The Brian Flores lawsuit probably won’t go to court — but let’s hope it does
Brian Flores was never the only one. Now, it’s undeniable.
Sh*t hit the fan on Thursday when Flores’ lawyers amended his racial discrimination suit against the NFL when new information was presented and two more coaches joined.
Flores’ camp is alleging that the filing of his lawsuit led to the Houston Texans “retaliating” by removing him from their shortlist, ultimately leading to them hiring Lovie Smith (a Black man) since their other finalist (Josh McCown) was a white man who has only coached high school. This makes sense given that it was believed that McCown, who management apparently always wanted but couldn’t have given the optics. All this ultimately lead to an ownership with a racist past, and present, hiring a Black coach out of nowhere as a way to say, “See, we do give the Blacks a chance!”
Former Cardinals head coach Steve Wilks joined the lawsuit because he feels his race is why he was fired after one season, as the team decided to hire a white coach (Kliff Kingsbury) to replace him, giving him all the opportunities to fail and succeed that Wilks was never afforded. And Ray Horton, a longtime assistant, has implicated the Tennessee Titans as being a franchise that brought him in for a sham interview just to fulfill the Rooney Rule.
“I’ve always prided myself on doing the right thing in this business and I can’t say that’s true about everybody in this business,” Former Titans head coach Mike Mularkey revealed on a podcast in 2020. During the discussion, Mularkey reveals that he was told he had the job in Tennessee before two minority candidates were even interviewed, which is a carbon copy of what Flores is alleging happened with him and the Giants.
“It’s a very cutthroat business and a lot of guys will tell you that. … I allowed myself at one point when I was in Tennessee to get caught up in something I regret it and I still regret it. But the ownership there, Amy Adams Strunk and her family, came in and told me I was going be the head coach in 2016 before they went through the Rooney Rule. And so, I sat there knowing I was the head coach in ‘16 as they went through this fake hiring process. Knowing a lot of the coaches they were interviewing, knowing how much they prepared to go through those interviews, knowing that everything they could do and they had no chance of getting that job. Actually, the GM, Jon Robinson, he was in on the interview with me. He had no idea why he was interviewing me — that I had the job already. I regret. I’m sorry I did that. It was not the way to go about it.”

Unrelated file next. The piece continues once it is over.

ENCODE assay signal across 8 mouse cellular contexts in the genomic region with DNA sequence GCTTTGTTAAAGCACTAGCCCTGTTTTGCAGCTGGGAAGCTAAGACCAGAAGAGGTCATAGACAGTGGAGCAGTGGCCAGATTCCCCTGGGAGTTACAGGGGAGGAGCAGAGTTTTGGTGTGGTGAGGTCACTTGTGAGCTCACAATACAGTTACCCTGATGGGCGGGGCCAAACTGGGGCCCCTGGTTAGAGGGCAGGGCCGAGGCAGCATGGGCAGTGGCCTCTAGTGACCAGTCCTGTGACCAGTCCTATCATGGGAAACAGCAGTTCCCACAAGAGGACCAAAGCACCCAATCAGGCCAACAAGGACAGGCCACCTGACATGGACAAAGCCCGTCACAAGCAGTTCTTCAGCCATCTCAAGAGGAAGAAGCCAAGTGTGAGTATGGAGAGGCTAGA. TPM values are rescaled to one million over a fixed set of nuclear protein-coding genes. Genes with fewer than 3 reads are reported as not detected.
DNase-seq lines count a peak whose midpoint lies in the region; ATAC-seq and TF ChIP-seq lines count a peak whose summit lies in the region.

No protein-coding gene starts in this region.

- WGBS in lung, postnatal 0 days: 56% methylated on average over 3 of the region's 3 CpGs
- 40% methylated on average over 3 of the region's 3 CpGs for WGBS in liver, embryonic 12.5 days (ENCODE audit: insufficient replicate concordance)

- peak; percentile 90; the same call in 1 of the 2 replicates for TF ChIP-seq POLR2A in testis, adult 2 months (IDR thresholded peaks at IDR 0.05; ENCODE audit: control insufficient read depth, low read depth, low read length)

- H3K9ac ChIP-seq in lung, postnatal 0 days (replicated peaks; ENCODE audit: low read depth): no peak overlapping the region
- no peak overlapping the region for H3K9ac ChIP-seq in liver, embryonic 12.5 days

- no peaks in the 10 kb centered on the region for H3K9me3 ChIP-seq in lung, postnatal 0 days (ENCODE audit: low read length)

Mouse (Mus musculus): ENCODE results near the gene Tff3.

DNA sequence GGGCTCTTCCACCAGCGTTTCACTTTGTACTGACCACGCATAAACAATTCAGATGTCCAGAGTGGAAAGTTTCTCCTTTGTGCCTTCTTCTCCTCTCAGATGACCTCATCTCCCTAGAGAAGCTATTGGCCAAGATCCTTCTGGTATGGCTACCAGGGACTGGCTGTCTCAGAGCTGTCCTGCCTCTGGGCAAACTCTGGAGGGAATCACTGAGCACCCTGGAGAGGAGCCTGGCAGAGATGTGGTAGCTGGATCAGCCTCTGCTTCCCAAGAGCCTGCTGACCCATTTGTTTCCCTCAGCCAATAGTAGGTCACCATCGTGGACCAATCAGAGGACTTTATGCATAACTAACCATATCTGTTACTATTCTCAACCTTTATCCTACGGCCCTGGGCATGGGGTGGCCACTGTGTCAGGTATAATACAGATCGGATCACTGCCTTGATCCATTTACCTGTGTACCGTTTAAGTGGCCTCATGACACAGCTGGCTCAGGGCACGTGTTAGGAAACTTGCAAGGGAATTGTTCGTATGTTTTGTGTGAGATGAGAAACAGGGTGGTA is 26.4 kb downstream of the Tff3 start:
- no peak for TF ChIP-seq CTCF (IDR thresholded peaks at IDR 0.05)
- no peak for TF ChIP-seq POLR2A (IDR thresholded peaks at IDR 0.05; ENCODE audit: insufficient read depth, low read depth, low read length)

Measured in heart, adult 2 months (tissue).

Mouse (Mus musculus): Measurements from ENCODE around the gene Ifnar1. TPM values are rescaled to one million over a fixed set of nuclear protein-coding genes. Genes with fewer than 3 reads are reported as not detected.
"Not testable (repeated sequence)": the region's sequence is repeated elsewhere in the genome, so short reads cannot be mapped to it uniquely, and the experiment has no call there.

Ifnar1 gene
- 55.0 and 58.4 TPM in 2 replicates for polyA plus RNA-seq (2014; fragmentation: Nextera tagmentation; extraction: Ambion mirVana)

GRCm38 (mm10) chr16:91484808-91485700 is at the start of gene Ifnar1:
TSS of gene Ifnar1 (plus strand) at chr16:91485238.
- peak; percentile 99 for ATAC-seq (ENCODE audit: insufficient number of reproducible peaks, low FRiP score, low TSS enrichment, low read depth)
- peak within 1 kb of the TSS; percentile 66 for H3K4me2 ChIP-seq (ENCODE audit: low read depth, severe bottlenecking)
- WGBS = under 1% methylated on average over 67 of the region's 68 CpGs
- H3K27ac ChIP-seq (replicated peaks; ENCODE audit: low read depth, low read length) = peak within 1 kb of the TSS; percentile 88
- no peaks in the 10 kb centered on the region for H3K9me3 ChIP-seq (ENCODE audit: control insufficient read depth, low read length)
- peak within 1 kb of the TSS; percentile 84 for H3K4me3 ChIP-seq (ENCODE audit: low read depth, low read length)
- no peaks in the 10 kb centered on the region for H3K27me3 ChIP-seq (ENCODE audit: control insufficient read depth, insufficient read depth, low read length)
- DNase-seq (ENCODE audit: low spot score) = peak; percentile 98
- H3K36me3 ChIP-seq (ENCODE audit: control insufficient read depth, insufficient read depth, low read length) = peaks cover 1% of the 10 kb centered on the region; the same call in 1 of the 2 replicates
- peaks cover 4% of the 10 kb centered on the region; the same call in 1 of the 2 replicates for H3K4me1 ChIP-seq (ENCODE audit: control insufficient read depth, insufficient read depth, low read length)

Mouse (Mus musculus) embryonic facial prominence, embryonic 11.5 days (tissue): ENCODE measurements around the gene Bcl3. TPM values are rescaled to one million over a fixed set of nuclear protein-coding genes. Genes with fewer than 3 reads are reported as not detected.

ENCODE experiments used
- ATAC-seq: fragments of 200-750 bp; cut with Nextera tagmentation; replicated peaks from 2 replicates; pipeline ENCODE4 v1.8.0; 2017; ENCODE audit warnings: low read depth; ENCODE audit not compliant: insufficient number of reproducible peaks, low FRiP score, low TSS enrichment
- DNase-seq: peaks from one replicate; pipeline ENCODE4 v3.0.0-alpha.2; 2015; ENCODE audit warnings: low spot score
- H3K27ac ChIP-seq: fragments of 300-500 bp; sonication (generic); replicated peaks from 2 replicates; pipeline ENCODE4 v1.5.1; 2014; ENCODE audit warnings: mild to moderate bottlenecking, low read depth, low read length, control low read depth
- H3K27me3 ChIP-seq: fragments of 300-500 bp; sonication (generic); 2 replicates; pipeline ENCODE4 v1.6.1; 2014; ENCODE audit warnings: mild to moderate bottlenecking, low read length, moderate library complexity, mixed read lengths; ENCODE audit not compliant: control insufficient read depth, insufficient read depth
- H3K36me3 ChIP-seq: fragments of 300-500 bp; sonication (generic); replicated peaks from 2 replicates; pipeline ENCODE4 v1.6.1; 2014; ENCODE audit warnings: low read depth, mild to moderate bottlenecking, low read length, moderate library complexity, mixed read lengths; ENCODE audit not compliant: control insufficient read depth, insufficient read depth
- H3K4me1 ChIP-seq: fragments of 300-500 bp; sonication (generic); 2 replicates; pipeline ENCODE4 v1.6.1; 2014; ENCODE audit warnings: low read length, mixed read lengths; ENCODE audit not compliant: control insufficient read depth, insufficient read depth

The smoking gun is on fire.
If you’re still reading at this point, then you’re aware of what’s already happened and what was revealed on Thursday — so I won’t rehash it.
What I want to focus on is what happens next, as this moment feels like the NFL only has one choice, which is to immediately settle this case as they did with Colin Kaepernick and Eric Reid — which saved the league from having their secrets exposed. While it may feel like it was a lot longer since it happened, it was only in February when Flores made the TV rounds after the text messages from Bill Belichick were made public. And within that short time frame, Wilks and Horton have joined the lawsuit adding more credible allegations about just how corrupt the owners in this league are.
And if you think these three men have been done wrong, just wait till more of them decide to throw their hands up and say “f*ck it” and start telling their stories.
The NFL and Loretta Lynch are way too smart to let any of this play out in open court where there will be witnesses, testimonies, despostions and a 24-hour daily news cycle. At some point, you can bet that the league will throw a boatload of money at these men to make this go away, come up with more mandates that “reinvest in diversity,” followed by a press conference in which Roger Goodell will do what he does best — lie to our faces.
But, what if the owners dug in and said, “f*ck it. Let’s take this sh*t to trial!”
Can you imagine the things that would be presented in discovery? Or, how wonderful it would be to watch as Goodell and these owners are called to the stand to swear to “tell the truth, the whole truth, and nothing but the truth.” The potential perjury charges would give Court TV its best ratings since the O.J. trial.
The most infuriating thing about racism is that doubters will remain in denial if tangible proof or quantifiable figures aren’t provided as evidence, as if hatred and bigotry can be explained via PowerPoint. The NFL thought that they could get away with blackballing a couple of players for kneeling. They’ve now realized that trying to do it to a generation of Black coaches is a different monster. And while this case probably won’t see the light of a courtroom, it shouldn’t be forgotten that millions are being spent on lawyer fees by the NFL and these owners all because they refused to hire Black coaches that were often overqualified for the jobs they were applying for.
Diversity is good for business. Racism is expensive.
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